The shallow neural network implementation of the model applied to a large Life Science corpus results in a Semantic Bio-Knowledge Graph of nodes (corresponding to words/phrases) and edge weights determined by metrics such as the Cosine Distance between vector pairs. We explore various properties exhibited by the Semantic Bio-Knowledge graph and highlight early results that suggest novel associations that are incipient from the data (such as between genes/diseases, drugs/genes, genes/genes etc.). In particular, the Temporal Analysis of the graph yields robust predictions of certain associations well ahead of their actual occurrence in the primary literature. We believe that a larger distributed software system, nferX, built on this model can augment knowledge synthesis and hypothesis generation in an era of exponentially growing literature.
About the Speaker
Murali Aravamudan is a serial entrepreneur, inventor and engineer who built successful technology companies in the Media and Telecom ecosystems. Murali is currently the Founder of the Life Sciences venture nference, whose mission is to improve clinical outcomes and commercial decisions through a large scale Artificial Intelligence (AI) technology platform. Murali is a technology pioneer having authored 95 US patents and more than 100 pending patents in the areas of search, personalization, conversational interfaces, data networking, telephony and, more recently, computational biology, pharmaceutical drug discovery and molecular diagnostics.
Earlier in his career, Murali served as Vice President and Chief Technology Officer of the Communications Software Business at Lucent Technologies and as a department head of Communications Software Research at Bell Laboratories, Murray Hill.
Tue06Jun2017Tue25Jul2017Robert Bosch Centre for Cyber-Physical Systems, Hands-on LabShow details
Instructor: Darshak Vasavada
Every Tuesday in June (6, 13, 20, 27) and July (4, 11, 18, 25)
Lectures from 5.00-7.00 pm and Lab from 7.00-7.30 pm
Students are expected to work on the problems and platforms at home
The course is aimed for students from various fields, who do not have prior experience in electronics or programming but are interested in developing embedded systems specific to their field of technology. This course will enable students from various Science and Engineering branches to build simple embedded systems, or effectively team up with Electronics and Computer Science engineers to build embedded systems with higher complexity.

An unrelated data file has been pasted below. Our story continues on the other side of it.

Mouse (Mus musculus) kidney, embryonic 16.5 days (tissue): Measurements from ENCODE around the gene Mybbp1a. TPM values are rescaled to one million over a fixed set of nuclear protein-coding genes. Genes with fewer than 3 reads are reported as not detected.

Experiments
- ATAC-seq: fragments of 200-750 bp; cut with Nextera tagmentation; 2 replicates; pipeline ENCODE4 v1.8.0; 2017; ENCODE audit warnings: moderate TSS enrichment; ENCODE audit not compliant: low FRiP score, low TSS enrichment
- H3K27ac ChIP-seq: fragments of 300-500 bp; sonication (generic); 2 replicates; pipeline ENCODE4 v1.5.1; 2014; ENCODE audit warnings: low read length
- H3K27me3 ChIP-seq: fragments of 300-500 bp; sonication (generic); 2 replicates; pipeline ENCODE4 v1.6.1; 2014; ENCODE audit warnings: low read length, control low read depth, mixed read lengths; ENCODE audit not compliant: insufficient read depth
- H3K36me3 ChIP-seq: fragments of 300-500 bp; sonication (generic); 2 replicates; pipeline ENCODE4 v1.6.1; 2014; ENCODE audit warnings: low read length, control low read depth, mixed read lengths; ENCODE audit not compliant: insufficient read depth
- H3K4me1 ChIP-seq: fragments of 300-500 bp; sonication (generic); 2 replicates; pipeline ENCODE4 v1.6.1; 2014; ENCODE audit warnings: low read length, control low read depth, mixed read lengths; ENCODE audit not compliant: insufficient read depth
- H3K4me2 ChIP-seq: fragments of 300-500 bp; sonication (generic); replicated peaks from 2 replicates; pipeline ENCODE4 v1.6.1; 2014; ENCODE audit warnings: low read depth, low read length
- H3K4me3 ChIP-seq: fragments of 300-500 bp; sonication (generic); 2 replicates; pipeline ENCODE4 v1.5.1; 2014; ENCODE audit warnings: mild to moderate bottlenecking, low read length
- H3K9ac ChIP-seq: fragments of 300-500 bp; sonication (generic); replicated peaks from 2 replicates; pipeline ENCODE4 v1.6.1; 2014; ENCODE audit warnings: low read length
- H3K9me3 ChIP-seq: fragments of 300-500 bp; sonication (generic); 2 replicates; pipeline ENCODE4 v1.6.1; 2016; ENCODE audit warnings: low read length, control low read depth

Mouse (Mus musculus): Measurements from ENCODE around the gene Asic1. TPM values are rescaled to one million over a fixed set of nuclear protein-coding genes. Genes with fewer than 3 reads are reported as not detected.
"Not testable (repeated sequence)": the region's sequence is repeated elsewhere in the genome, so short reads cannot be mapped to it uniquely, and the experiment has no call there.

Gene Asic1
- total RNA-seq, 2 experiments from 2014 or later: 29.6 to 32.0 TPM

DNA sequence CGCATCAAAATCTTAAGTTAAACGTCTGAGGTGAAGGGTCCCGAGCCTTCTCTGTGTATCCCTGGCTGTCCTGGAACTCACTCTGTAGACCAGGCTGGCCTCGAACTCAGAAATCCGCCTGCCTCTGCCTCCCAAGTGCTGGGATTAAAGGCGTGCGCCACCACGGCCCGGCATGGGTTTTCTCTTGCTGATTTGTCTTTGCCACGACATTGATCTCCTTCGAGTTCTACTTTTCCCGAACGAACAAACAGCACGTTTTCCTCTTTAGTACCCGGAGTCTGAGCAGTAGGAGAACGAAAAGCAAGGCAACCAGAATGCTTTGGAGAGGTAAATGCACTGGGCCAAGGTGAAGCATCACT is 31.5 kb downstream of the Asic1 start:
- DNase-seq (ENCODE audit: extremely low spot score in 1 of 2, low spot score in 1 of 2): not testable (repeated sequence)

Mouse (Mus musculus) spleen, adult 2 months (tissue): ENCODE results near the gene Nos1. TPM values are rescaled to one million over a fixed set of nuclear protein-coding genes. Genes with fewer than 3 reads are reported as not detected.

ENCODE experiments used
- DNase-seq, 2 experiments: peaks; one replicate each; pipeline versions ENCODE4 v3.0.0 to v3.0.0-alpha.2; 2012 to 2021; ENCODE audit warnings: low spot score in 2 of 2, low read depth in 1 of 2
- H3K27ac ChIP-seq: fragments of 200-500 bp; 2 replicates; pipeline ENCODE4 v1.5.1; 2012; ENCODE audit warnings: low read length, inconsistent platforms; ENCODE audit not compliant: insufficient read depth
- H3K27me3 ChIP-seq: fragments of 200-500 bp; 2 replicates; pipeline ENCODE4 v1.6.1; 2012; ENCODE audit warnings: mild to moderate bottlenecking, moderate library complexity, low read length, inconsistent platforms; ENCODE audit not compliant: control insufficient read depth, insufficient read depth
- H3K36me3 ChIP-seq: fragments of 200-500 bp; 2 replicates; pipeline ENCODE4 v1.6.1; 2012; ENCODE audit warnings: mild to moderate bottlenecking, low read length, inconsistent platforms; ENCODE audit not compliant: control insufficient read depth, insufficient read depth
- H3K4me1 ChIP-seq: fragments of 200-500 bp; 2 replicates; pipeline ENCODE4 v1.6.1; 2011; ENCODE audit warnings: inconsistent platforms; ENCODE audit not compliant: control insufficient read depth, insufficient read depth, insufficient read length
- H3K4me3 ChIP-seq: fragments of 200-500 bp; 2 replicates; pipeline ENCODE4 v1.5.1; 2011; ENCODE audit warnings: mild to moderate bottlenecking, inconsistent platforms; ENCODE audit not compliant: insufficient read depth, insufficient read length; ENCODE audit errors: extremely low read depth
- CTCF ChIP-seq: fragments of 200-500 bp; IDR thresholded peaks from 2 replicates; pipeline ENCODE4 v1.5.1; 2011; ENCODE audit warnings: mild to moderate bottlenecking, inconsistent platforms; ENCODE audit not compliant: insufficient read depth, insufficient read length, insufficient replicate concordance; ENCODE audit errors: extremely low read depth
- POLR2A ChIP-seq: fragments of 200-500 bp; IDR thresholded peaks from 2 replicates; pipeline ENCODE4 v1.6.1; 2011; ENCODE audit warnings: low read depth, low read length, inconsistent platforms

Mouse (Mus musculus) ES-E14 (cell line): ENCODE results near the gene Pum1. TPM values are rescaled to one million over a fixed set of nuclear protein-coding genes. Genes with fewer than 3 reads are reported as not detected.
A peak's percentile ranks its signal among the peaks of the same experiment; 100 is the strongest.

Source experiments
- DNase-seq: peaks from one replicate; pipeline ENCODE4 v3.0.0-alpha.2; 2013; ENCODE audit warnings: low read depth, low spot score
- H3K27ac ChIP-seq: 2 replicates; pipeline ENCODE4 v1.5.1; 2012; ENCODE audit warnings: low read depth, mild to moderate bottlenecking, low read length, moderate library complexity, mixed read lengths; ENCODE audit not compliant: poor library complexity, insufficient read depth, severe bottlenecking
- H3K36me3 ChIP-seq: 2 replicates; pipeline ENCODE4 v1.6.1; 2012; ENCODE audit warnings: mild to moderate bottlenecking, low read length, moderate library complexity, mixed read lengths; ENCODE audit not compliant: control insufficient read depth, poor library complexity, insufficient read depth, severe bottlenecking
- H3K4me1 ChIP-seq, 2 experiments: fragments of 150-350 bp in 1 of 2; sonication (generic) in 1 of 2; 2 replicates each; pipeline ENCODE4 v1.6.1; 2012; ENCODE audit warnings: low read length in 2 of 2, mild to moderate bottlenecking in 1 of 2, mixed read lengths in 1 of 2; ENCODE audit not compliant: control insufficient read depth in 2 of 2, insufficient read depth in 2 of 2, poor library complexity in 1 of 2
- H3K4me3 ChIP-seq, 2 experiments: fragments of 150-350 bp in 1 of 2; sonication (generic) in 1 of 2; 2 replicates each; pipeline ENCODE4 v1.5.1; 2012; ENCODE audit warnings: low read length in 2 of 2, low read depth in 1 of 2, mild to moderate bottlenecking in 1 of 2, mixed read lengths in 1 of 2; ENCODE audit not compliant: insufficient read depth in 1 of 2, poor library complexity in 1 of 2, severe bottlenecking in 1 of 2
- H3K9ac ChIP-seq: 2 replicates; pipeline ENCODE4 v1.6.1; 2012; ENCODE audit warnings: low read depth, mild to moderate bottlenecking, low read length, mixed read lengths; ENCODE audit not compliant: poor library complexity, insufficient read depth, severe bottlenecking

The following topics will be discussed:
- Microprocessor basics
- Introduction to programming
- Structure of a stand-alone system
- Programming I/O devices
- Communication between devices
- Communication with the external world
- Students presentations
None. However, exposure to some programming language will be useful. If not, the student may have to put in a extra effort to learn simple programming.
Thank you for your interest in the course. Unfortunately, it is fully booked.
Tue13Jun201714.00-15.00Robert Bosch Centre for Cyber-Physical Systems, Seminar HallShow details
Fiber Bragg Grating (FBG) sensors have become one of the most widely used sensors in the recent times for a variety of applications. In the present research work, FBG sensor based devices have been devised for newer applications in bio-medical and engineering fields. Basically, novel packaging methodologies for FBGs are developed, which transducts the measured parameter to a secondary parameter that can be sensed by the FBG.
In the field of Cardiology, a FBG Pulse Recorder has been developed which has the ability to acquire the radial arterial pulse pressure waveform. This Pulse Recorder has been used to evaluate blood pressure, arterial compliance and pulse transit time differential. In the field of Dentistry, an FBG based bite force recorder which can record the individual tooth bite force has been developed. Also, an in-vitro study utilizing the FBG Temperature Sensor to measure the variation of temperature in the pulp chamber during light curing of composite materials has been carried out.